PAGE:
Retired Investor profile picture
@Vexed Yes. If you decide to delay the first one, you need to take two the following year.
If RMD's don't start until the year after you turn 72 what is the factor used to compute that 1st year distribution? Is it the same factor that it used to be for 72? i.e. 25.6?
Vexed profile picture
gstucke: I found the answer to your question here: www.fool.com/...
Vexed: I quickly reviewed the "Fool" article and it doesn't seem that they mentioned the proposed new IRS tables under proposed regulations to be effective beginning in 2021. These new tables are unrelated to the SECURE Act since the tables are supposed to be updated every 10 years to reflect actuarial changes. I think public comments on the proposed reg are due in about a week and I doubt the new tables will be changed. They'll add about a year and a half to a 72 year old as I recall.
Phenom1 profile picture
Please All: Note that this new law is fattening the pigs for the slaughter. Unless the Trump tax cuts are made permanent (they sunset in 2025), the extra 1.5 years for compounding will mean little. If we revert to the old tax brackets without the personal exemption that was eliminated, we'll pay out much more in taxes under the old brackets than we will ever be able to save as a result of the extra compounding.

Pressure Congress to make the Trump tax cuts permanent.
One day the age could be changed to a younger one....The sooner RMDs are taken, the
govt will get money sooner...II'm sure they won't have a problem taking it.
The Aiki Trader profile picture
You know you can start taking withdraws at 59 1/2 without penalty from IRAs.
In your opinion, how has the new inherited IRA rule changed the way we think about distributions? Let’s assume an individual has a large IRA that will most likely be passed to the next generation. Better to start taking additional distributions now and pay the tax today, and then reinvest the proceeds in nonqual acct for legacy purposes? Or, possibly fund some sort of Life Insurance policy with additional proceeds? Roth IRA conversion? I’m trying to get my arms around how this new law may, or may not, change the way we look at IRA distributions and Legacy assets.... How do you quantify the effects of taxes? Really appreciate your perspective! Thanks!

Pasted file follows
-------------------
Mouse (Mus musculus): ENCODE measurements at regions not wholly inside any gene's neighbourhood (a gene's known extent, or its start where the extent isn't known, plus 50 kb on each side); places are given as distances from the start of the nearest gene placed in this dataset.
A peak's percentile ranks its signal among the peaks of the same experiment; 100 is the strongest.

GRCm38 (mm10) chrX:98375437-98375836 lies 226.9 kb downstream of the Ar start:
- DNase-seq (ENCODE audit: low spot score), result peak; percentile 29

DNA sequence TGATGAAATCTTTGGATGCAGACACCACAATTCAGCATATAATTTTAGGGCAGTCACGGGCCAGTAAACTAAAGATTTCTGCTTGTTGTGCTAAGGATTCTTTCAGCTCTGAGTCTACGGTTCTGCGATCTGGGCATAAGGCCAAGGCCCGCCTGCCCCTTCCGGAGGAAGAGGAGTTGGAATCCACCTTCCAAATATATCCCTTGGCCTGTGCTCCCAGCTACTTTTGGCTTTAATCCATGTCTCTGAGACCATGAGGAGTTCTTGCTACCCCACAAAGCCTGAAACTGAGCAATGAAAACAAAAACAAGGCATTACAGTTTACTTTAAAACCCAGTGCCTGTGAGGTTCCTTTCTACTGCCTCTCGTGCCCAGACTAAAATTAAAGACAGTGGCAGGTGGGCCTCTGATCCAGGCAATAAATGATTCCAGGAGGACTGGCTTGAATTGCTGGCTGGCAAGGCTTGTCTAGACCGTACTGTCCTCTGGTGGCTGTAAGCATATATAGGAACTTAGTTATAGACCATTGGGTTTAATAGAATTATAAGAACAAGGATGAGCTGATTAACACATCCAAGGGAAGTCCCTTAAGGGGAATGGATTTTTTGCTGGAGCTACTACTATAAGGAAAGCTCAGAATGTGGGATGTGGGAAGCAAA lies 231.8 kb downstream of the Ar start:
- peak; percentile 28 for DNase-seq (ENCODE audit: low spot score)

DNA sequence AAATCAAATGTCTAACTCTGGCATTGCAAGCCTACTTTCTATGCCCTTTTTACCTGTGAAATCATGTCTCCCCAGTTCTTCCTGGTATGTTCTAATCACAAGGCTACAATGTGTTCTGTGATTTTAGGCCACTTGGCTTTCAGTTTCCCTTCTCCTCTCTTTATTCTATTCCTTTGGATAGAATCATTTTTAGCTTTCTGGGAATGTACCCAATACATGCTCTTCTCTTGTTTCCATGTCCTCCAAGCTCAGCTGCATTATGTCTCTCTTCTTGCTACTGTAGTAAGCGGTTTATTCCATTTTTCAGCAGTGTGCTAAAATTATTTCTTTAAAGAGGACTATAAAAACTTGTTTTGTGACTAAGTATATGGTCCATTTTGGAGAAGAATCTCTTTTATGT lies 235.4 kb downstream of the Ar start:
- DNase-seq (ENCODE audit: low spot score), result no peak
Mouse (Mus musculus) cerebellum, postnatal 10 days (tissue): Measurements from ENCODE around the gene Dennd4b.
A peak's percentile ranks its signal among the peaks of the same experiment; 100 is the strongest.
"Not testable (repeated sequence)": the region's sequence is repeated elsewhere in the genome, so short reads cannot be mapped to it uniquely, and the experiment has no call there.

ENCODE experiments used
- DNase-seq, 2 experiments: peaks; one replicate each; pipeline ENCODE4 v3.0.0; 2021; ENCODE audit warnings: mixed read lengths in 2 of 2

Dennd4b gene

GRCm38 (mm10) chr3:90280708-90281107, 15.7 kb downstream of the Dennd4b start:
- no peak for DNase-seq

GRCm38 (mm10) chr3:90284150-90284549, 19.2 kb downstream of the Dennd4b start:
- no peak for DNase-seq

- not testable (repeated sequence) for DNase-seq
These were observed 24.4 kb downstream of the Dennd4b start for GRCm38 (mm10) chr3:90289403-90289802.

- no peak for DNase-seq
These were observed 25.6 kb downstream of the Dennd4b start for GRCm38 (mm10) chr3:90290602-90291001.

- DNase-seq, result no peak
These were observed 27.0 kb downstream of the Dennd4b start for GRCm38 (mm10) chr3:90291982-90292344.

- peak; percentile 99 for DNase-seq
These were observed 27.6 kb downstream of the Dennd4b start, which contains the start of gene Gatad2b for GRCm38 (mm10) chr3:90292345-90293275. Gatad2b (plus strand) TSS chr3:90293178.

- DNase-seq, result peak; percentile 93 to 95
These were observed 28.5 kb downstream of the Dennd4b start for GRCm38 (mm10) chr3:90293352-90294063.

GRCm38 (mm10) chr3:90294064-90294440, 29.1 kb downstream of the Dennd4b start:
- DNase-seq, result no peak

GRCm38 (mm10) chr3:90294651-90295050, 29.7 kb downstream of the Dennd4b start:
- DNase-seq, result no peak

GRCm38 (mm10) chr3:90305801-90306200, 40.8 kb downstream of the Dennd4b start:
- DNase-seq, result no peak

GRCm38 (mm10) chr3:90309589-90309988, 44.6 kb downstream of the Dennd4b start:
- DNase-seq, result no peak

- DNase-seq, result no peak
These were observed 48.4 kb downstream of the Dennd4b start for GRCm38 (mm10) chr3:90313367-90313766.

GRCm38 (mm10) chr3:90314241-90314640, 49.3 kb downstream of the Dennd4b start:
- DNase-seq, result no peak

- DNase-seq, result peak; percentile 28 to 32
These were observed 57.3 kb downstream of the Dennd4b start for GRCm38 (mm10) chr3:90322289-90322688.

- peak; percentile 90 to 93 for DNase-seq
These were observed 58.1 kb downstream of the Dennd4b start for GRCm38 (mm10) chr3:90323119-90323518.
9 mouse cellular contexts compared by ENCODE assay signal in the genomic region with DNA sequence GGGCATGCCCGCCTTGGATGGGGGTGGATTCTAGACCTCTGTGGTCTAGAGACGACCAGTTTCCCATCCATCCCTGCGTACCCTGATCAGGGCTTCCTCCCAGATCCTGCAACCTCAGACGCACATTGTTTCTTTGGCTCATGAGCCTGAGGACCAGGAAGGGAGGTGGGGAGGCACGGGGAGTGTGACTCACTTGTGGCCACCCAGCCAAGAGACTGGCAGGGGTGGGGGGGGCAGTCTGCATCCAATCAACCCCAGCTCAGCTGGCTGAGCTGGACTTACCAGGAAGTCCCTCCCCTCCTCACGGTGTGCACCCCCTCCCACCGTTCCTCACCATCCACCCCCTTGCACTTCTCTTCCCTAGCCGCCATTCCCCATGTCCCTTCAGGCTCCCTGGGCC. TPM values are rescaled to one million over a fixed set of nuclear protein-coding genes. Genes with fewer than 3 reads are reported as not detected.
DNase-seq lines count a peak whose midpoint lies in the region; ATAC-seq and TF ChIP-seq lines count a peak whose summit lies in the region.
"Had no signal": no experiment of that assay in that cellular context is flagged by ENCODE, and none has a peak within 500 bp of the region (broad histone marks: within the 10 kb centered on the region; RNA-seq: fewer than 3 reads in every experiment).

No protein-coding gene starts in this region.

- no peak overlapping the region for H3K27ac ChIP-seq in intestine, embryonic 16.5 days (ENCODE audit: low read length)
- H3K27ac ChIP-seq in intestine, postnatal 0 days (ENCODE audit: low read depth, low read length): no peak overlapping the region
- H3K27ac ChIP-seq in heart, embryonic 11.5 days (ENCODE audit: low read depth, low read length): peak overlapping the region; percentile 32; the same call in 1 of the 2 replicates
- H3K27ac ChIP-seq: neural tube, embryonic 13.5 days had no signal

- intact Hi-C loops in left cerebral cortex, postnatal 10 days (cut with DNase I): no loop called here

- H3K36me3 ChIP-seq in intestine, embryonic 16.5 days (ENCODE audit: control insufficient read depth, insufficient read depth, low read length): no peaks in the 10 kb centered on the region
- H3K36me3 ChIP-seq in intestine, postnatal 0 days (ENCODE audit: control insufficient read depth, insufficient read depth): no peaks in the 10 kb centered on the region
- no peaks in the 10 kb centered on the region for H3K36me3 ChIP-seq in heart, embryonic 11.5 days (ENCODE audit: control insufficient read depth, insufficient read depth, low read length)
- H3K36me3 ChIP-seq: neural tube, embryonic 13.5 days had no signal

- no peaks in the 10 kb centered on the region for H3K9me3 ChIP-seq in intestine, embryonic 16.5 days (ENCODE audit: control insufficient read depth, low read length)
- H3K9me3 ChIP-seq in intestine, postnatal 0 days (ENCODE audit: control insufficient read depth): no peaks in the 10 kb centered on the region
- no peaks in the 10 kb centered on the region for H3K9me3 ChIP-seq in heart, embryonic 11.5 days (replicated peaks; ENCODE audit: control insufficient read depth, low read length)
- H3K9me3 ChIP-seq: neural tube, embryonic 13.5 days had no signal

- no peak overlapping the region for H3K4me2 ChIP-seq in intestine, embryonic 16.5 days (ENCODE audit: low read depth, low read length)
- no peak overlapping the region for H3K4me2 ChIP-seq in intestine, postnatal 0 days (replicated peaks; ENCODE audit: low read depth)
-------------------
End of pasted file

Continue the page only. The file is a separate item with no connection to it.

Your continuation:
The Aiki Trader profile picture
It means you should consider while you are working contributing to a Roth IRA so as not to put your heirs who are probably of working age and maybe even of prime working age into 32% or higher tax brackets.
sts66 profile picture
A life insurance policy isn't a bad idea - I'm pretty sure proceeds from that are non-taxable even if a non-spouse is the beneficiary.
Alpha Gen Capital profile picture
Death benefit is tax free. Cash value can be accessed (highly liquid) up to 90% of value.
paulalbert profile picture
The optionality of when to meet the 10 year payout requirement actually may create some interesting possibilities of what is optimum. Letting it compound for 10 years and then paying in a lump sum, may be a better net present value result even after paying an enormous tax payment. This is relevant for us since I am 77 and my wife is 79 and our son is 43. Assuming the normal expected course of events, I die first and my wife lives into her nineties ( family history suggests that is a good possibility ) our son is likely faced with this decision in his mid fifties. Because my wife is a couple years older, we will not benefit that much from the spousal stretch out even if i die first. Trying to model different scenarios is challenging , not only because we do not know when we are going to die or the order, but the inputs require investment return assumptions, and also for our son he needs to assume his marginal tax rate during the 10 year period, affected by his earned and investment income during the period as well as the vicissitudes of politicians.